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March 31, 2015

blanket time

My husband is out of town this week, so I’ve got babygirl allll to myself. While I am blessed to have family and friends nearby to help out, there are still many, many hours to the day where it’s just me and her, so I am SO THANKFUL that I trained her on blanket time these last few months! Not only has it allowed her to learn to play more independently, develop her ability to concentrate, and given her the space to develop skills she wouldn’t normally work on when playing with me, but it has also been a lifesaver for me! Each day, I can carve out 30-45 minutes of time to do my own things, whether it’s getting dinner ready, cleaning, or working on my own projects (*ah hem* blog). I LOVE IT.

Independent Play Time

In the first few months of my daughter’s life, I had it good. I experimented with independent play time, a concept I first came across in Baby Wise. The idea was that you should give your child some time to learn to play alone every day, gradually increasing the time to about 45 minutes. Obviously, there are benefits for mommy: time to get stuff done! However, I was happy to read about the benefits for baby as well, including:

Of course, independent play time also fosters more independence.

Fostering independence in your 2 month old?! Are you CRAZY?! was one of my first thoughts. Since the book suggested starting with just a few minutes, though, I figured it wouldn’t hurt to try. So I lay down a blanket on the floor, set her down on her back, told her we’d start Independent Play Time and that I’d be back in a few minutes. I left her with a colorful plush firefly toy, then tiptoed out of sight and climbed under a blanket.

I stealthily poked my head out and watched her, and she was fine. She didn’t even seem to notice that I was away. I probably didn’t need to make such an effort to hide, but at that age, you’re supposed to stay with the baby and supervise her without her knowing you’re still there, so per usual, I tried to follow the instructions to the T.

I think she must have blinked a few times, maybe flailed her arms a little here or there, and then independent play time was over. I came out of hiding and cheerfully asked, “Was that FUN? You got to play allll by yourself! Wow!” And of course it was time for a nap after that. Whew. Play time. It’s hard work when you’re an infant.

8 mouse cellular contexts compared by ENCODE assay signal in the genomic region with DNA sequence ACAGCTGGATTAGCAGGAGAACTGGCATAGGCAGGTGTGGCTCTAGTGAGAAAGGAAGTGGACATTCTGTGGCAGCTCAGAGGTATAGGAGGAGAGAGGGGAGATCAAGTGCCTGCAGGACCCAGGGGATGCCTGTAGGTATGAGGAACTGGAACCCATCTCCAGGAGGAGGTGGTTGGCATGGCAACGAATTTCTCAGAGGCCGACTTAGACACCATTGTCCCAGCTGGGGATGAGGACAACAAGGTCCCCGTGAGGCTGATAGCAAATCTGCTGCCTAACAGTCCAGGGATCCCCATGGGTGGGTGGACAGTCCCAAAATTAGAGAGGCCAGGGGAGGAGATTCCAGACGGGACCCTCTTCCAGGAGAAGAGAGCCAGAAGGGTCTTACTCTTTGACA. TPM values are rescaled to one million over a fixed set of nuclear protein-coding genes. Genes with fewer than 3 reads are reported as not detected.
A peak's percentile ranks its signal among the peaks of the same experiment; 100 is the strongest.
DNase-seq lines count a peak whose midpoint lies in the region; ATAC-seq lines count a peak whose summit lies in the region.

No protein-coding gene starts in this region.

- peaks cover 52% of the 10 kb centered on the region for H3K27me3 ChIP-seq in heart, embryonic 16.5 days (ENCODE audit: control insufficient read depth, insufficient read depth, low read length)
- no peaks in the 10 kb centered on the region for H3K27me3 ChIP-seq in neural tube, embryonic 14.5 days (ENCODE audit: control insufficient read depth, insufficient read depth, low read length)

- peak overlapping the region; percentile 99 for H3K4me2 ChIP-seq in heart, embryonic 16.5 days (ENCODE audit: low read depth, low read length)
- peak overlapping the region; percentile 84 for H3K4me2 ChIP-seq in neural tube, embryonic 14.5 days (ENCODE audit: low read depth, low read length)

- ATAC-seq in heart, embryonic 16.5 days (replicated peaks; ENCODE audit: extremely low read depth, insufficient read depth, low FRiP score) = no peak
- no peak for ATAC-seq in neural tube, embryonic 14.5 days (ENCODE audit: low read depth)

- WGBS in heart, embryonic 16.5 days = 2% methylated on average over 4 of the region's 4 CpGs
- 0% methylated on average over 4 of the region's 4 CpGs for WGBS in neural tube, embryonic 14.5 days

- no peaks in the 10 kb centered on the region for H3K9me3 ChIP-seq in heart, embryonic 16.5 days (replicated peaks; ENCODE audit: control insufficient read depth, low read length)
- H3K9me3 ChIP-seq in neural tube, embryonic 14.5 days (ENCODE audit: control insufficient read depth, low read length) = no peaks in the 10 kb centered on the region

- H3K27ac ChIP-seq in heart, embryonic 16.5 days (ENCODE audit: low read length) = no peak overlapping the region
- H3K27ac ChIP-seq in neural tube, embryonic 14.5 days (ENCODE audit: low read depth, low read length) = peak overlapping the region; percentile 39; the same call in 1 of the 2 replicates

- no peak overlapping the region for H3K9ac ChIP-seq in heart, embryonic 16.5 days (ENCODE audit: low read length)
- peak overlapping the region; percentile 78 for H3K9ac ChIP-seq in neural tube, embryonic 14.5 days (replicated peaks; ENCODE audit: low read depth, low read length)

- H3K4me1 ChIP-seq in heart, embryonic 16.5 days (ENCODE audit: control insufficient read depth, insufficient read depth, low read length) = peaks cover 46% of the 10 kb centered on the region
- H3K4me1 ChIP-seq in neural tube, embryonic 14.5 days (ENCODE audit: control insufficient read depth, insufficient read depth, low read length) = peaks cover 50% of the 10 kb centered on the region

Over the next couple months, I continued to do this, and at one point could even leave her in the play pen alone for about 30 minutes! It was glorious. I envisioned myself busting out blog posts in the middle of the day during her independent play time, spending her nap times finishing them up.

Then she started to get older. For a few months, I could not even leave her sight without her getting all worked up about it! I thought Independent Play Time was a thing of the past… until my friend Janette casually asked me about Blanket Time. 

How to Start Blanket Time

This is pretty much the same thing as Independent Play Time, and, as the name suggests,  it also takes place on a blanket. After consulting Baby Wise II, I laid out a small quilt my Aunt Grace had made for our daughter, and set out a couple of toys and books. I set the timer to 5 minutes, and put my crawly little girl onto the blanket, repeating, “It’s blanket time!” again and again so she would start to associate my words with the routine.

We started at square one: “For the next five minutes, you need to stay on this blanket and play with just these toys. Once you hear the music, then you can come off. Ready? Go!” I started the timer and sat nearby, watching her closely. Every time she tried to crawl off the blanket, I picked her up and placed her back on, repeating, “You need to stay on the blanket during blanket time!” This happened maybe eight times before she really got the idea. Soon, time was up and my alarm went off. I picked her up, dancing to the music, and said, “Okay, that means blanket time is over. You can come off now!”

The next day, we repeated this. She already seemed to understand she was supposed to stay on the blanket. She crawled to the edge a couple times, looked at me, and tried sticking an arm or a leg out beyond the blanket a few times. Each time, I would move towards her saying, “Stay on the blanket during blanket time!” Before I could nudge her arm or leg back onto the blanket, she would yank her limb back in and giggle to herself. She was just testing the boundaries, and once she knew I was going to consistently call her out on it, she stopped doing so.

On Day 3, we did the same thing, but this time she only tested the boundaries twice before moving on to play with toys. Excellent. On Day 4, I added a minute to the clock. I did this every day following until we reached 15 minutes, moving a little further away from her each time– sitting near the blanket, then sitting on the couch, then sitting on the couch reading a book, then over by the table. By 15 minutes, I was working in the kitchen and she was playing on the floor. We finally got to the point where I didn’t need to be in close proximity for her to continue to follow the rules of blanket time.

During this time, I also noticed that she learned new skills very quickly. This is when she really mastered the stacking ring toy, started to “read” through whole books quietly on her own, and finally start to figure out the shape sorter. When we had played with those toys together before, she made slow progress, only giving it a few attempts before moving on to something else. During blanket time, though, she had nothing else to do but keep trying, and her skills really developed quickly during this time! I also make it a point to keep her Blanket Time toys separate from her other everyday toys, so they are still novel and special.